By Juanita Gordon
Eating in graduate school can become expensive. If you want quality, healthy, and delicious meals, it can become time-consuming to grocery shop, prep your vegetables, plan your meals, and, finally, cook. Eating out becomes an expensive alternative especially here in New York City. But there are plenty of ways to keep the cost of groceries down while incorporating various food groups into your diet. I have a few suggestions as someone doing their best to eat nutritious foods while balancing school!
Make a budget (& stick to it)
Figuring out your budget is a great first step to begin your meal planning. You should know a weekly or monthly range to stick to for the duration of the semester. Once you have a range that makes sense for your lifestyle and budget, pick grocery stores that is convenient and has options that you like. If I can I like to shop around for items at different stores. Some grocery stores have better sales for produce and others specialize in cultural foods. Once you have the stores you like, you’re ready to meal plan.
Going in with a plan before you grocery shop is a perfect way to stick to your budget. Grocery stores have so many lanes of produce and snacks that the sheer volume of options may become overwhelming. Not to mention that without a plan, it becomes all too easy to grab a random assortment of ingredients that may not work the best as a meal. I know that when I go into a grocery store without a list, I often purchase whatever catches my eye that day. With a meal plan or a simple list of foods I would like to eat for the week, I can walk into a grocery store with intent. I know I will only select the foods I will need for the week. The meal plan also allows me to finish ingredients I already have from the previous grocery trips. Researching meals and different types of food allows me to practice making dishes I wouldn’t have immediately considered making. I especially find that cooking new foods successfully becomes a rewarding dinner-time experience. My favorite places to fo find new recipe options include Tik Tok and Pinterest. Cookbooks are also a fun way to mix up your standard meals.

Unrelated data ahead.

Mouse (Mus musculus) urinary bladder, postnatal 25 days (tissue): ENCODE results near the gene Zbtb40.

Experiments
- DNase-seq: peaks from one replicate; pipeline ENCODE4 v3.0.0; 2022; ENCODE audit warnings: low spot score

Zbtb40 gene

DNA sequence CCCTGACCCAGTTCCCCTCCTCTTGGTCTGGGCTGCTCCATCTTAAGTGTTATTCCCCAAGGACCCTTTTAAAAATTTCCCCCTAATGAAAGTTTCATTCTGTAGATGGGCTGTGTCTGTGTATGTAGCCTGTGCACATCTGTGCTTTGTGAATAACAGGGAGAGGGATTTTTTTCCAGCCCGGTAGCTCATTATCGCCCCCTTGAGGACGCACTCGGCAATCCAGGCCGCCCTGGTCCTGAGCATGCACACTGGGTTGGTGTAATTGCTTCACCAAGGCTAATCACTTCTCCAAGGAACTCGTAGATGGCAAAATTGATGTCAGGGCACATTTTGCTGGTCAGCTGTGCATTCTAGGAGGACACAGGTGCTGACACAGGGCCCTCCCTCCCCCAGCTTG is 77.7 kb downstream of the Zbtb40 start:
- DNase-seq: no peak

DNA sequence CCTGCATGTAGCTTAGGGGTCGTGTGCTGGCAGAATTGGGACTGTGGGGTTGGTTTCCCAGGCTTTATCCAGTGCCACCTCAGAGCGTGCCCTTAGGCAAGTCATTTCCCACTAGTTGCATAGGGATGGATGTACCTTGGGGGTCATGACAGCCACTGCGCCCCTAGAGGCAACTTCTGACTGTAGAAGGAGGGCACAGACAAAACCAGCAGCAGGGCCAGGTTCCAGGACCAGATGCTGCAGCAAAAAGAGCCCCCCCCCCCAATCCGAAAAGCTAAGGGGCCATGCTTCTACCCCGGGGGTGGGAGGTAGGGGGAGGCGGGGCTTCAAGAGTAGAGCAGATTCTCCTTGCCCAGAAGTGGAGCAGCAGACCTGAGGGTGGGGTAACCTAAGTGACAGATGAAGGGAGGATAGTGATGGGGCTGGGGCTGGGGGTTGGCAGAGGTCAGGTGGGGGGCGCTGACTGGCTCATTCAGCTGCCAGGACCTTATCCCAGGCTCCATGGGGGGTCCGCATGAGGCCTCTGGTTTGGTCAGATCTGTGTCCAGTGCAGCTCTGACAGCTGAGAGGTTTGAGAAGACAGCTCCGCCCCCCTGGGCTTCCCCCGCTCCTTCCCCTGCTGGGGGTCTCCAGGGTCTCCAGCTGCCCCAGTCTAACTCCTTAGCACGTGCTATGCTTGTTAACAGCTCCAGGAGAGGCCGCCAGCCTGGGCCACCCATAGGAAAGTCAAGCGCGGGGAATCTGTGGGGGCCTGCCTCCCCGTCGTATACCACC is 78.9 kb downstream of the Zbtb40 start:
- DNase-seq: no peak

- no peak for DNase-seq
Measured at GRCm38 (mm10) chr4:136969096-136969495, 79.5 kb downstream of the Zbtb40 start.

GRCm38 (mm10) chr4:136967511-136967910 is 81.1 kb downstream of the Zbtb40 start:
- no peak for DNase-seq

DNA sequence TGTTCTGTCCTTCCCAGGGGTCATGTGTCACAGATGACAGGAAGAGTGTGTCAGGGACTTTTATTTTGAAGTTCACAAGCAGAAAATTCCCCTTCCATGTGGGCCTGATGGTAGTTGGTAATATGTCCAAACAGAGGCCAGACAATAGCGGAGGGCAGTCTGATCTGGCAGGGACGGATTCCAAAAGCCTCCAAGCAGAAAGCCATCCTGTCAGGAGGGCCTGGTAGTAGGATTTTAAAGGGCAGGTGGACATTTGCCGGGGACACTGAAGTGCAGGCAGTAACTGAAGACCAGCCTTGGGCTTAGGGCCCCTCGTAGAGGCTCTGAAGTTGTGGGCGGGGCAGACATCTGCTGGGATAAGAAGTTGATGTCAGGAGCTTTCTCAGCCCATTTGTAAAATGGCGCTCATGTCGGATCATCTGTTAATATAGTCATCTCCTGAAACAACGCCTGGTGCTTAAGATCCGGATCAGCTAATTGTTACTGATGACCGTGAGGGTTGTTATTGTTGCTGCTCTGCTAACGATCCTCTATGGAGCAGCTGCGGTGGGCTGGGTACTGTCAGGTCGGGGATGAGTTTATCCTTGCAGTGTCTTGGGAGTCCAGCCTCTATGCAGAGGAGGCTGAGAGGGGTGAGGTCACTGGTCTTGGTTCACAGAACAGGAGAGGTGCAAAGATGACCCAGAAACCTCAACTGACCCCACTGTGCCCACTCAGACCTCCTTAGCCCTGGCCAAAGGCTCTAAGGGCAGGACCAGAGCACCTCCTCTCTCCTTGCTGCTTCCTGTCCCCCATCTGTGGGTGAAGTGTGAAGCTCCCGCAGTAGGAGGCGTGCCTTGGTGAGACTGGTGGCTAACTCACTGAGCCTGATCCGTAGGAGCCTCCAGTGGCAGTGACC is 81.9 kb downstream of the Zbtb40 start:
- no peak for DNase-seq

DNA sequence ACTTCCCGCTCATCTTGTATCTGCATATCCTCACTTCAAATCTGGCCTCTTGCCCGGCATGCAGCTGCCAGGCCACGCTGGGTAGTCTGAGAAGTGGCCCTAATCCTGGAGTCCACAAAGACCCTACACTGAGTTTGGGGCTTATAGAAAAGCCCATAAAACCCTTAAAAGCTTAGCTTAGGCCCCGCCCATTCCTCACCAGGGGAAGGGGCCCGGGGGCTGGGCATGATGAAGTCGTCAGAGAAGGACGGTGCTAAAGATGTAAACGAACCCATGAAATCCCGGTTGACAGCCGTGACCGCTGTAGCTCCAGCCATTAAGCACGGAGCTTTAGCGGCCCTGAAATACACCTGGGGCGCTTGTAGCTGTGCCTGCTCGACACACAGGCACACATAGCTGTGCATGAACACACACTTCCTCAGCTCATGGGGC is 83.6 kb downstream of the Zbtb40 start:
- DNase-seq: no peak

Meal prepping is a great way to cook all of your foods and have meals on hand, ready to heat up. I especially like to make time to meal prep when I know I will have more action items or responsibilities on my plate for the week. On days when there’s no class on my schedule, I’ll decide on a few options for lunch and dinner and cook in advance. When those intensive writing or studying days pop up, there’s already a nutritious option sitting in my fridge. Honestly, I especially like to cook my leafy vegetables because they will last longer once prepared. Meal prepping should fit into your lifestyle. I’ve always thought that the best way to meal prep is by storing leftovers. If one meal calls for only half the ingredients, cook teh whole batch so that you have lunch for the next day.
Curb your impulsive buys. . .while understanding you might fail sometimes
I love coffee. My go-to, a grande chocolate cream cold brew, often ends up being a $7 drink with a tip. And $7 here and there seems like such small purchases, but when I calculate all of those coffees, they add up quickly. If I want coffee and I have the time, I make it at home. I keep a few options as well. When I need to be quick, I can make instant coffee, and when I have time I make coffee with my French press. And when I want something extra strong, I use cold brew concentrate. I like to be realistic with my spending and I know coffee is an impulse buy that I am prone to. Instead of taking it out of my life, I try to identify an affordable primary option. And then for a treat, instead of a habit, I purchase my favorite Starbucks order.
When sticking to a budget, it is essential to be aware of your purchasing habits. Instead of restricting things you like out of your life, I think it’s best to be aware and try to incorporate cost-affordable options into your routine.
If you enjoyed this article, you may also be interested to read How AmeriCorps Fellowships Made Juanita Gordon a Better Communicator.
Juanita Gordon was a 2022 AmeriCorps Fellow and has an M.S. in Journalism from Columbia University. She has interests and skills in GIS, graphic design, and rocks. At Columbia University, Juanita chose classes focused on climate change, copyediting, and newsroom management. She hopes to write stories that intersect with sustainable actions and data-driven solutions to combat climate change. Juanita was a 2022-2023 Editorial Intern at ProFellow and is currently an Environmental Justice Fellow at Inside Climate News.
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